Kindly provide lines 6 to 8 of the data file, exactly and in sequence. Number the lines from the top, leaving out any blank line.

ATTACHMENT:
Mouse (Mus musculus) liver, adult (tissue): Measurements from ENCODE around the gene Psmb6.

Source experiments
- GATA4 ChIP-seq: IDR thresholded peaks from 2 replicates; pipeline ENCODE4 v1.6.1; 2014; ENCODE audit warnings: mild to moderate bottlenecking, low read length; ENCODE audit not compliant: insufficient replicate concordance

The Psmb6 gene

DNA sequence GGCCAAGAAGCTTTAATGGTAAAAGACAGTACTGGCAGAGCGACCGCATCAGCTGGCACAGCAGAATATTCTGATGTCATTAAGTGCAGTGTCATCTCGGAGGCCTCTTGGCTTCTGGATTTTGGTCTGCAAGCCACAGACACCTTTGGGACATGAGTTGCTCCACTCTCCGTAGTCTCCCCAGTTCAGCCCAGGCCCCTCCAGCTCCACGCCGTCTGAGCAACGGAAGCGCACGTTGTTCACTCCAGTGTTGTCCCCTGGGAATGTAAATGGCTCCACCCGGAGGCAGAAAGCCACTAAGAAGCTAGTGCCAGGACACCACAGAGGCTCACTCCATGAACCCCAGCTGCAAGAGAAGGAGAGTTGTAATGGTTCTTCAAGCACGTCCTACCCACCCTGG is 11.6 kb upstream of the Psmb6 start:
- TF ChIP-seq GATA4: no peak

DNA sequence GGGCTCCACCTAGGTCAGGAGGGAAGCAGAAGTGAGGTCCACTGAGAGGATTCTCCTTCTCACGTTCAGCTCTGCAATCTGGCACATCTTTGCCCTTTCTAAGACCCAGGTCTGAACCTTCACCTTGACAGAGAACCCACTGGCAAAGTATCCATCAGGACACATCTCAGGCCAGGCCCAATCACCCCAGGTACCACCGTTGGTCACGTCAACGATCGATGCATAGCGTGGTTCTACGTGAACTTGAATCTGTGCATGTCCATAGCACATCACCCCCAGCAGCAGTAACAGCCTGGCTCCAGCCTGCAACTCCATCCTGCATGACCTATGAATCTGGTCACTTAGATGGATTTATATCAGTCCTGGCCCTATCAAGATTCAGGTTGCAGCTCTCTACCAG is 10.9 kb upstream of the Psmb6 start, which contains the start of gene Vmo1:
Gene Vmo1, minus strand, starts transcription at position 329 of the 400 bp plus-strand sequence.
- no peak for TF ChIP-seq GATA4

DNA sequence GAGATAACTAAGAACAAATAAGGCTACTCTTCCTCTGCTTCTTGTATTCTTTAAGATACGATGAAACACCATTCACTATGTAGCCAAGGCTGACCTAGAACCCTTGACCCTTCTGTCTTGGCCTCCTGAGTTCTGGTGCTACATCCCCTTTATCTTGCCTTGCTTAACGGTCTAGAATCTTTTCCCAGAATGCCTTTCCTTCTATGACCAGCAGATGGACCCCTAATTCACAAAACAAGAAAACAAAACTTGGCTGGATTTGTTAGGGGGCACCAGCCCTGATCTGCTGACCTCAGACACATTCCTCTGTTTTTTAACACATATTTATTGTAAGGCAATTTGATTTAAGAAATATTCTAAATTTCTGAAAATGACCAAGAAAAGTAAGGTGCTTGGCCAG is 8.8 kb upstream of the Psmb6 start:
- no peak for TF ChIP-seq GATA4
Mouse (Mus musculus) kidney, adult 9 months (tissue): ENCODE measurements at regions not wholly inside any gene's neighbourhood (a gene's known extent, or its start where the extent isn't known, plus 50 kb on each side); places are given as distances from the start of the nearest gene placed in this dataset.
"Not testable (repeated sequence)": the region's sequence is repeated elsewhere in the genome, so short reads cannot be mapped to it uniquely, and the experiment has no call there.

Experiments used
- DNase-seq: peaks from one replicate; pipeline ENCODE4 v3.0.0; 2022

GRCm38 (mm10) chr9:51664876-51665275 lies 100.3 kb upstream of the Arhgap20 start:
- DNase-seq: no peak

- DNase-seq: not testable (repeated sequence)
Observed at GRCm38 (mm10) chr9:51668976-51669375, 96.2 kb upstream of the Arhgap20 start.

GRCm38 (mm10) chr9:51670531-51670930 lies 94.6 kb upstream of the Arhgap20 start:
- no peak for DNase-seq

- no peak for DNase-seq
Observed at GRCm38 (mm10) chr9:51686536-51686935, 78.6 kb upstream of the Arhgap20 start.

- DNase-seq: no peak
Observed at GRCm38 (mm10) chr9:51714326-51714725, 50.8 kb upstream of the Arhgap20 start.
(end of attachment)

- TF ChIP-seq GATA4: no peak

DNA sequence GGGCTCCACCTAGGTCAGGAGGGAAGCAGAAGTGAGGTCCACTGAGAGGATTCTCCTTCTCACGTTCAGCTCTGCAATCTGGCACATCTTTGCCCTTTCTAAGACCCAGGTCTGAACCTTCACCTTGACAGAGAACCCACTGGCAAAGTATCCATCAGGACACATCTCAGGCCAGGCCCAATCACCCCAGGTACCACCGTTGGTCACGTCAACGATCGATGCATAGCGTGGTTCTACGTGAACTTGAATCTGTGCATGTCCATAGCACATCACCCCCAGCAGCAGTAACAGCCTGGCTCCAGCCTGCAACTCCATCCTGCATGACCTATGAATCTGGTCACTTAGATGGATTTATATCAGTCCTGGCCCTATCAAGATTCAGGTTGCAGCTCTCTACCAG is 10.9 kb upstream of the Psmb6 start, which contains the start of gene Vmo1:
Gene Vmo1, minus strand, starts transcription at position 329 of the 400 bp plus-strand sequence.